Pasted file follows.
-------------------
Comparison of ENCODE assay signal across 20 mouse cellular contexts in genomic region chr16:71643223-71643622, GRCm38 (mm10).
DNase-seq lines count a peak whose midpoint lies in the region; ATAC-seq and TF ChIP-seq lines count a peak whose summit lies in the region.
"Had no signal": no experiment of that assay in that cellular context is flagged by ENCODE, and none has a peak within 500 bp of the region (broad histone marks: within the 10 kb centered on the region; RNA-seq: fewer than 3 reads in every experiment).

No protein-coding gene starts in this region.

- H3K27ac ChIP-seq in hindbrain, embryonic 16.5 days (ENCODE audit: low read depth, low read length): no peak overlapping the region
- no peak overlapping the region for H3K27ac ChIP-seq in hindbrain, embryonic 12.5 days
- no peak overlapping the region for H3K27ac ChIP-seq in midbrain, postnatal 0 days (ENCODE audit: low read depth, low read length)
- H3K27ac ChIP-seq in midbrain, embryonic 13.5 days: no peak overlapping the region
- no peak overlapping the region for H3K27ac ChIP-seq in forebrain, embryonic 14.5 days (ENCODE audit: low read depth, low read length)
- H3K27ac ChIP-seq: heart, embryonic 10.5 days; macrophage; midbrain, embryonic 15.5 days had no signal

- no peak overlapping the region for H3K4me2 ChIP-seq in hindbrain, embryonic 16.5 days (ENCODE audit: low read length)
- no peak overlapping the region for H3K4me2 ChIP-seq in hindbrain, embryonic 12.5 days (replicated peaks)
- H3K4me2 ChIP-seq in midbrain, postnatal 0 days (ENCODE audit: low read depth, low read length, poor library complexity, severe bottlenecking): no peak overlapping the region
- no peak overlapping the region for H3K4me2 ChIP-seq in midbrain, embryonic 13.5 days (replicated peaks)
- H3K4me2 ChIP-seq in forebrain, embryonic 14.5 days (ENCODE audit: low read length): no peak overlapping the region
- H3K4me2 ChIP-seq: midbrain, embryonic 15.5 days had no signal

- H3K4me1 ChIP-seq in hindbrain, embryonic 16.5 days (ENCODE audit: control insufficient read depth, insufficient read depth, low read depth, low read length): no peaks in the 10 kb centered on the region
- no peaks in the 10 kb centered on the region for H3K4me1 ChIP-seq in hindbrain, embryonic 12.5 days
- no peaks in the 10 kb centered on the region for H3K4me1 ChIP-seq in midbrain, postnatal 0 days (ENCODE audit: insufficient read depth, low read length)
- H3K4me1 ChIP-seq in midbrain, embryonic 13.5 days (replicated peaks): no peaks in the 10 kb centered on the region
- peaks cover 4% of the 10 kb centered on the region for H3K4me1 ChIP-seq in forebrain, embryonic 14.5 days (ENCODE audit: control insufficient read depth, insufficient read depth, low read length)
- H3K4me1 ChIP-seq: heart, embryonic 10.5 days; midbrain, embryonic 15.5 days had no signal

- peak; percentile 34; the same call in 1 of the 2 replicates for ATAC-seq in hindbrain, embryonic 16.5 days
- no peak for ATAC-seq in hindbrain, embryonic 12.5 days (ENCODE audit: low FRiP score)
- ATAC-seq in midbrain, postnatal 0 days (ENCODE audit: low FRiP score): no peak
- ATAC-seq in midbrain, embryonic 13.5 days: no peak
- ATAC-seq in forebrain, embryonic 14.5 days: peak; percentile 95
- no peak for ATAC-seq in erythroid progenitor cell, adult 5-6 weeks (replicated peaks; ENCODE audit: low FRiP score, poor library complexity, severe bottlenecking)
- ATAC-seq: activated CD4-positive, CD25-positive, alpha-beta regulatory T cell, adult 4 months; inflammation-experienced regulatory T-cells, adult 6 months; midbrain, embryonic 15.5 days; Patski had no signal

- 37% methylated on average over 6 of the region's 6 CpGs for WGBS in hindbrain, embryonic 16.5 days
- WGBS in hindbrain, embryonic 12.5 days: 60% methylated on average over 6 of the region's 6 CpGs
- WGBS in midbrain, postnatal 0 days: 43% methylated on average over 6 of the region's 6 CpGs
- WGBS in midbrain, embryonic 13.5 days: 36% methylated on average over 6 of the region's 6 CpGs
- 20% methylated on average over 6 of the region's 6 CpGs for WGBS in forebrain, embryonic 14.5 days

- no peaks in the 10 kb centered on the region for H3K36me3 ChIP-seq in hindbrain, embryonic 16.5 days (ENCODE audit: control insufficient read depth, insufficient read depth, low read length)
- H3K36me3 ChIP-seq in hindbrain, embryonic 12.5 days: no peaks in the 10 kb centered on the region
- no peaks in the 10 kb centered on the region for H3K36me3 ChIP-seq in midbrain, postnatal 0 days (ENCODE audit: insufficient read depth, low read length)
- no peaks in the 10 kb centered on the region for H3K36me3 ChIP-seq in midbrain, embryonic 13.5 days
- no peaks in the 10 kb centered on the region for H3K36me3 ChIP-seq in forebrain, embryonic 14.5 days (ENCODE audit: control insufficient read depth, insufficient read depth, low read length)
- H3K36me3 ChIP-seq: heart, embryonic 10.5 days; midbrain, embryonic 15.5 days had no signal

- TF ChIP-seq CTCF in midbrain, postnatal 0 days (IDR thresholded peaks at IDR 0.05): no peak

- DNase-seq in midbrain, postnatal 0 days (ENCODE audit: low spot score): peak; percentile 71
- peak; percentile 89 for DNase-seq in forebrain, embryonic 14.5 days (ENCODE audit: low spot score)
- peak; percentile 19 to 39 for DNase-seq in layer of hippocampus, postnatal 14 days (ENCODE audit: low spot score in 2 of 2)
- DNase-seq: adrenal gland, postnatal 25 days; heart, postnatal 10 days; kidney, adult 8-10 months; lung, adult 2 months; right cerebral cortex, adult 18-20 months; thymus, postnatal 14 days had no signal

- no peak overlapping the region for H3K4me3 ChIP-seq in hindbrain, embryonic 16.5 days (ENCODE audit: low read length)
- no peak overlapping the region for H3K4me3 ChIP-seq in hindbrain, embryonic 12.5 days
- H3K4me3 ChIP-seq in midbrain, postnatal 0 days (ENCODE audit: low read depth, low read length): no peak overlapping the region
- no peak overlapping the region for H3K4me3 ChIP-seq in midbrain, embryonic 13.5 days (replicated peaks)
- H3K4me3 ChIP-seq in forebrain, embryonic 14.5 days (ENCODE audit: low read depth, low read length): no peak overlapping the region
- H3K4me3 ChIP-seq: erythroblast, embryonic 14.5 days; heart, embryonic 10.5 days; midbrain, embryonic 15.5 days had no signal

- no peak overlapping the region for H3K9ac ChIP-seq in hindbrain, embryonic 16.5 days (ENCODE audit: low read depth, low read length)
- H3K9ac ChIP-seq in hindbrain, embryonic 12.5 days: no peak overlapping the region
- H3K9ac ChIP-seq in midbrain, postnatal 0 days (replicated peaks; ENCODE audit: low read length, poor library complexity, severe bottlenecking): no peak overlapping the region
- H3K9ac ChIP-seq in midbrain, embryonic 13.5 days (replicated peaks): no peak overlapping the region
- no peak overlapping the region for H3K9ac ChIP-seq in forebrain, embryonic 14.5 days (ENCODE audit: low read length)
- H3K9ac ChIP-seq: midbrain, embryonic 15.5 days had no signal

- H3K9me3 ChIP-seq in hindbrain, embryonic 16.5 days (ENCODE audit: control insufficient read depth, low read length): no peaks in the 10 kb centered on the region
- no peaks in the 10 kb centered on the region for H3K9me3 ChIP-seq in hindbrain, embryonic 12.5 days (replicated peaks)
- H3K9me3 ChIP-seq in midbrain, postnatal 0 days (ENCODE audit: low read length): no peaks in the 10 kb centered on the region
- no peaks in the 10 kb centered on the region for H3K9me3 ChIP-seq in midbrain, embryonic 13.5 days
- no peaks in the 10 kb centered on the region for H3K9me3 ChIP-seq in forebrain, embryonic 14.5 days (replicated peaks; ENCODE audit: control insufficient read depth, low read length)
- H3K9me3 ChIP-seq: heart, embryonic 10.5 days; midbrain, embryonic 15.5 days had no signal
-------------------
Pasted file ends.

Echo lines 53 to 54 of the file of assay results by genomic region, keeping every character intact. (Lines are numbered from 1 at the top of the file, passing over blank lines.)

- H3K9ac ChIP-seq in hindbrain, embryonic 12.5 days: no peak overlapping the region
- H3K9ac ChIP-seq in midbrain, postnatal 0 days (replicated peaks; ENCODE audit: low read length, poor library complexity, severe bottlenecking): no peak overlapping the region